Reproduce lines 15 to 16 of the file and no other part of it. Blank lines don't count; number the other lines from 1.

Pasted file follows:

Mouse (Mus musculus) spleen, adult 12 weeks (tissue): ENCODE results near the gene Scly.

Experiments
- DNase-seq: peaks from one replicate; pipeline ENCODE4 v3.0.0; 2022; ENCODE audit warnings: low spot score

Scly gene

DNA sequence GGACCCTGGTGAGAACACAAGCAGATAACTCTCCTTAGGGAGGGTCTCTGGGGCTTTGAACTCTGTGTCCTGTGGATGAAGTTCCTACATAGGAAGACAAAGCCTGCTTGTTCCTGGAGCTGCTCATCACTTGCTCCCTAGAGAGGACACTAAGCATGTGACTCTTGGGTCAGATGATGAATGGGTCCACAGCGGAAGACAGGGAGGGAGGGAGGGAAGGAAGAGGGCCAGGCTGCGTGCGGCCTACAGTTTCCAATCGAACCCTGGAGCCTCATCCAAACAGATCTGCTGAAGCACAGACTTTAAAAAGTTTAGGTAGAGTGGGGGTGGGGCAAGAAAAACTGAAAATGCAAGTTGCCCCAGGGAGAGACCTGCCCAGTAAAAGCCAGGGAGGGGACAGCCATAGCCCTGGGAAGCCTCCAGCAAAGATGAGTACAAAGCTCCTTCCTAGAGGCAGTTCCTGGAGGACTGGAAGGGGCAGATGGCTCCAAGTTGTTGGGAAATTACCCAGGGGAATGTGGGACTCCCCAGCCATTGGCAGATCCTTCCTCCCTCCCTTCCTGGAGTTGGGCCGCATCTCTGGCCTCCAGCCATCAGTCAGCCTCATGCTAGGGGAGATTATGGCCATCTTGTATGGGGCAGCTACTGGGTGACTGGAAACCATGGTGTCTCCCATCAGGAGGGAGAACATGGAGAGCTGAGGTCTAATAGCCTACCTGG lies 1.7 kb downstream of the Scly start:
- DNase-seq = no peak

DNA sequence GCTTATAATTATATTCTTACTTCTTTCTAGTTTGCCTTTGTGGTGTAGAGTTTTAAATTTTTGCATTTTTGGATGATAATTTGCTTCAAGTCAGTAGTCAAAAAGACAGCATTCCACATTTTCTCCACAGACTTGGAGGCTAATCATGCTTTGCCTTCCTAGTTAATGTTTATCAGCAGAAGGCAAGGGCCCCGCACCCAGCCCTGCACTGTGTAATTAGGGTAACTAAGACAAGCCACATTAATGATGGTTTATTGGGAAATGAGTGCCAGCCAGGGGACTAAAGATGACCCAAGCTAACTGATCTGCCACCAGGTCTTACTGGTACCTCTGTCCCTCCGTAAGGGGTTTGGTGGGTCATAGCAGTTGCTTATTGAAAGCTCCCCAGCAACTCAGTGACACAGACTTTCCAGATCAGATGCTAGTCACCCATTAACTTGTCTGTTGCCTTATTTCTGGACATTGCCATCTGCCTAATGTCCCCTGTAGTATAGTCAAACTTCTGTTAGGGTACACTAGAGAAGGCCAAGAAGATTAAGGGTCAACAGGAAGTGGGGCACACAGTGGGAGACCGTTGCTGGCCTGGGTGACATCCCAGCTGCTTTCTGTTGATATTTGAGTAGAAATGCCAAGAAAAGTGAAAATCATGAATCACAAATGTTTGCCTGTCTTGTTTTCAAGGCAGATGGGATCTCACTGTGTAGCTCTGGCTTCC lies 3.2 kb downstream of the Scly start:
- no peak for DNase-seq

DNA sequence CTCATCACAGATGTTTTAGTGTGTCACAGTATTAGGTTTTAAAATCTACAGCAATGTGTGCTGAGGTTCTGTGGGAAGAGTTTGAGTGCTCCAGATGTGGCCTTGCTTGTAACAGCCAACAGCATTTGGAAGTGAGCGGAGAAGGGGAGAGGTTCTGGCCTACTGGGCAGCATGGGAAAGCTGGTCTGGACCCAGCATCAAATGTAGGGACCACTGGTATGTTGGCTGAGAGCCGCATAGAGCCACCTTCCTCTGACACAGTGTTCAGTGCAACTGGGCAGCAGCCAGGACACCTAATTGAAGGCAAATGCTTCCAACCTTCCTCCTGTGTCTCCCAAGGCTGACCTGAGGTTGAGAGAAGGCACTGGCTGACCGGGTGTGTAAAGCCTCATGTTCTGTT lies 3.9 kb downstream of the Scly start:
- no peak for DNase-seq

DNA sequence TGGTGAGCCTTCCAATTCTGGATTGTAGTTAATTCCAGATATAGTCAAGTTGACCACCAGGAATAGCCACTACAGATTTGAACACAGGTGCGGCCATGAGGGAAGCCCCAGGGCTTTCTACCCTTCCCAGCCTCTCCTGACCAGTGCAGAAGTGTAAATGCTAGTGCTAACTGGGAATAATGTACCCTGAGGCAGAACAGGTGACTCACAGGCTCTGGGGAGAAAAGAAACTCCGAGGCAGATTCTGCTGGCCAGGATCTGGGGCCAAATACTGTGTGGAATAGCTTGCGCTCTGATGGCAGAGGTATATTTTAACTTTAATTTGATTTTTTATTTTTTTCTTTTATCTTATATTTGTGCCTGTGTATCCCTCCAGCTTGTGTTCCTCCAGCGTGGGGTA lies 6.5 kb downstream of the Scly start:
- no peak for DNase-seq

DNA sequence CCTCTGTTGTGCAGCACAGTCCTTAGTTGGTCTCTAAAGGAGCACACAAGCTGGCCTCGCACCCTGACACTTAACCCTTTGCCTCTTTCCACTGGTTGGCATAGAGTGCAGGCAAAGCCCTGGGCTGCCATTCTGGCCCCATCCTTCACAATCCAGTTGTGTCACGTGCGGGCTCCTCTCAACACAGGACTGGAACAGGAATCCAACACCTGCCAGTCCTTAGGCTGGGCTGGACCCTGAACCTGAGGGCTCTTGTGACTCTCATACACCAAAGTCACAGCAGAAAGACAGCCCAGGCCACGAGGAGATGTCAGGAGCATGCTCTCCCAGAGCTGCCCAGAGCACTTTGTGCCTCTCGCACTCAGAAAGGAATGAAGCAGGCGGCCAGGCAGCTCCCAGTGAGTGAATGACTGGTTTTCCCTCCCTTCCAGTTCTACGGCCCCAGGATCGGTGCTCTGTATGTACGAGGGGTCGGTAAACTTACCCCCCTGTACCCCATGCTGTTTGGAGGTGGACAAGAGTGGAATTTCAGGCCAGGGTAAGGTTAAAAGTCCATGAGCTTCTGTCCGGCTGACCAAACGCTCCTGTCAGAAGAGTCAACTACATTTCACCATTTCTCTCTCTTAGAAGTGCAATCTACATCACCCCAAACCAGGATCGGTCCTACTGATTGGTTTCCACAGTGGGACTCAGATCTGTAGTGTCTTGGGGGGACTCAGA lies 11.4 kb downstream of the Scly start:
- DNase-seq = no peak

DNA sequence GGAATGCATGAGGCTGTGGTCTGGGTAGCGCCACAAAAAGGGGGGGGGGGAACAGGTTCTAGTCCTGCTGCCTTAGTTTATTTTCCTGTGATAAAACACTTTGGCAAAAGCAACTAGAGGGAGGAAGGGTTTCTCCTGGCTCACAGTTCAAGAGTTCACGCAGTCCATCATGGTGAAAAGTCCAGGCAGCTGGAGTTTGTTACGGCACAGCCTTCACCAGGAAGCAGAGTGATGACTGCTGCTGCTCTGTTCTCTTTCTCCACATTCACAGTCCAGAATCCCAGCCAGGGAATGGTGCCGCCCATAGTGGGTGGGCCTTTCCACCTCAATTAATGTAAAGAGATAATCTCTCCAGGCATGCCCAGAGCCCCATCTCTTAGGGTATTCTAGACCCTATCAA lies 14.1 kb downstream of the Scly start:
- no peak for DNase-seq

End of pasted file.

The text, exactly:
DNA sequence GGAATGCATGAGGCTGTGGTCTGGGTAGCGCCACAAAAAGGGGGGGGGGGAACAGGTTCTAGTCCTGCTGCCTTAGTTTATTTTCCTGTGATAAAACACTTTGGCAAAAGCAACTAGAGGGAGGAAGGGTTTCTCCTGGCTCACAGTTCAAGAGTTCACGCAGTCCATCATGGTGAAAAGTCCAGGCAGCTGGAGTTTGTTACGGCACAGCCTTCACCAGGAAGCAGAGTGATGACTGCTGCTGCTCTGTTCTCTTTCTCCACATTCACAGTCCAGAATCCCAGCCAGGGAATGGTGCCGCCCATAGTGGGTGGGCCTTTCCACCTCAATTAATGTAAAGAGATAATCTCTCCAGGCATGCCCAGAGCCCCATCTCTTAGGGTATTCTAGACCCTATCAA lies 14.1 kb downstream of the Scly start:
- no peak for DNase-seq